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Inside Information and Market Abuse – Upper Tribunal delivers important judgment

28 July 2014

In May 2014, the Upper Tribunal (Tax and Chancery Chamber) delivered judgment on a high profile market abuse case. Issuers, whether listed on the Main Market or AIM, should take note of this judgment to make sure they do not fall foul of the market abuse rules and restrictions on dealing within a close period.

The judgment provides two useful clarifications for listed issuers and their advisers:

  • the “reasonable investor” test is not an exhaustive test of price sensitivity; rather the likely effect on price must also be taken into account in applying such test, and
  • the test to be applied to whether something is “likely” (whether the effect on price or a future event occurring) is a “realistic prospect” test.

In addition, the judgment opens the way for a more pragmatic approach to the disclosure timetable. In this note, however, we focus on the impact of the above two bullet points.

What is inside information?

“Inside information” is precise information, not generally available, relating (directly or indirectly) to an issuer, which, if generally available, would be likely to have a significant effect on the price of its shares.

As defined in section 118(6), information would be likely to have a significant effect on price if and only if it is information of a kind which a reasonable investor would be likely to use as part of the basis of his investment decisions.

“Inside information” is a term which is more or less interchangeable with the term “unpublished price sensitive information” used in the AIM Rules.

The judgment by the Upper Tribunal clarified that when applying the “reasonable investor” test to information which is not generally available (such as a potential acquisition):

  • the issuer (with assistance from its advisers) should assess whether the information is of a type which a reasonable investor would “likely” take into account, and
  • in making that assessment, the “likely” impact on the price of the issuer’s listed securities should be considered.

If the information is not of a relevant type or if it is not “likely” to have an appreciable effect on price, then the information would not be “inside information”. No quantitative guidance was provided by the Upper Tribunal on the meaning of appreciable (other than that it would need to be more than “trivial”).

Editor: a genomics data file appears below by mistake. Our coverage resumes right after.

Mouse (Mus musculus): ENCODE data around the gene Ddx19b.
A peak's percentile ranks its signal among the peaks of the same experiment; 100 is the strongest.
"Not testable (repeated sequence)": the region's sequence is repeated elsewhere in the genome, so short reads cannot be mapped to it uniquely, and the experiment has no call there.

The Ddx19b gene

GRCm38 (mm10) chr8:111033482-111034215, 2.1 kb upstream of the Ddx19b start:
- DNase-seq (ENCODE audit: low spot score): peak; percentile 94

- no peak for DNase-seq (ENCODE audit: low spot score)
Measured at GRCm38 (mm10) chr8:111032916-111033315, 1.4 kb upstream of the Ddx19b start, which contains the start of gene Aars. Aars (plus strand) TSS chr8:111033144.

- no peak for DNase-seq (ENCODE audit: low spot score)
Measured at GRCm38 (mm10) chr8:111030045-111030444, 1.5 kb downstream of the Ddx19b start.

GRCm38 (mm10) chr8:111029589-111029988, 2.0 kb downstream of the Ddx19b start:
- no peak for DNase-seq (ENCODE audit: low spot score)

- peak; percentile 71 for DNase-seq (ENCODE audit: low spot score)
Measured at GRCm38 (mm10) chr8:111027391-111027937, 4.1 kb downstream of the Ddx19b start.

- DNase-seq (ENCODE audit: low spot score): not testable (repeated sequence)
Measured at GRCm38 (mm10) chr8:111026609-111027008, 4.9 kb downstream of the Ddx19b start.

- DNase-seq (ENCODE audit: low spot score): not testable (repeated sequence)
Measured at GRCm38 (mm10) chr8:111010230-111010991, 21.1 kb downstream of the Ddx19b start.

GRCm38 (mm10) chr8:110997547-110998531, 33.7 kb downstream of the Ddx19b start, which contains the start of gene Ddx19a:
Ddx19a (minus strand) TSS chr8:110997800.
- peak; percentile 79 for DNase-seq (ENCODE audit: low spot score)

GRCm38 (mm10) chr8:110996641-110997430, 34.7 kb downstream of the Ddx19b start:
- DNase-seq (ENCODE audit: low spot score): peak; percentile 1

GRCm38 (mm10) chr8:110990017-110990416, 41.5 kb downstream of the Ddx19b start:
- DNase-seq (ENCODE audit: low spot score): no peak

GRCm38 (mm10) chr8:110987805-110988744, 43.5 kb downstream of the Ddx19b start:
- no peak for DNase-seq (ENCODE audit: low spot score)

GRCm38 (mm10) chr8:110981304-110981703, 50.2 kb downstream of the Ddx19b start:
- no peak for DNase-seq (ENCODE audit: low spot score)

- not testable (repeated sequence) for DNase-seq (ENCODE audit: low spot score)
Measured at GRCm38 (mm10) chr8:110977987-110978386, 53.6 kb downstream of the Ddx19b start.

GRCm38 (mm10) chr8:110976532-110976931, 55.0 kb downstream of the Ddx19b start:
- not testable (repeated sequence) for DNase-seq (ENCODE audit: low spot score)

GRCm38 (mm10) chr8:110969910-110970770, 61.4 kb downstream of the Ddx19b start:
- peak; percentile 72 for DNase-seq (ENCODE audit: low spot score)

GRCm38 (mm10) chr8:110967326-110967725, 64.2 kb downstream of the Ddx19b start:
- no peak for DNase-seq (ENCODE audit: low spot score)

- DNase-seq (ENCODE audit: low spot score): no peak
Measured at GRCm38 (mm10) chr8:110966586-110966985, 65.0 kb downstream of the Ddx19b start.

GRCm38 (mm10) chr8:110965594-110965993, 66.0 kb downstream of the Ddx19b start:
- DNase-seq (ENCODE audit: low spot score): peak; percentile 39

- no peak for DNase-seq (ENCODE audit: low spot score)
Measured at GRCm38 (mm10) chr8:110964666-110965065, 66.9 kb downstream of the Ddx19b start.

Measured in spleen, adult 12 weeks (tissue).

What is “likely”?

The judgment went into great detail as to how the term “likely” is to be interpreted. In particular, it considered whether this was equivalent to “more probable than not” and “may well”, and rejected the proposition in both cases. When considering whether something is “likely”, an issuer must consider whether there is a “real (and not fanciful) prospect” of it occurring.

Interestingly (and potentially significantly), the Upper Tribunal agreed with a proposition put forward by Mr Richard Boulton QC (acting for the FCA) that “likely” means “something between 5% probable and 95% probable”. It will be interesting to see whether the FCA reflects this in its guidance. 

Prospective events

“Inside information” includes prospective events, where such events are “reasonably expected to occur”. When assessing whether an event is “reasonably expected to occur”, the test to be applied is the same “realistic prospect” test.

It would seem, therefore, that a prospective event, such as a possible acquisition, which has a probability value of “something between 5% probable and 95% probable”, has a “realistic prospect” of occurring and would be inside information if it would be likely to have an appreciable effect on price, if generally known.

What does this mean in practice?

Going forward, issuers will need to adopt a more cautious approach as to when a proposed event or transaction becomes “reasonably likely to occur”, as it appears from the judgment that even a transaction which has a 5+% probability of actually occurring would fit the bill.

Many companies have disclosure practices that adopt the “more likely than not” test as the rule of thumb, and this test should now be regarded as unsafe.

The AIM Rules require that an AIM company must ensure that its directors and applicable employees do not deal in any of its AIM securities during a close period (in accordance with the company’s share dealing code). Equivalent rules also apply to Main Market listed companies.

Applying the “real prospect” test means that listed issuers may well enter a close period when previously they would not have expected to, or alternatively at an earlier stage than they would otherwise have expected to.

This article was written by Mark Howard.

For more information please contact Mark on +44 (0)20 7203 8902 or mark.howard@crsblaw.com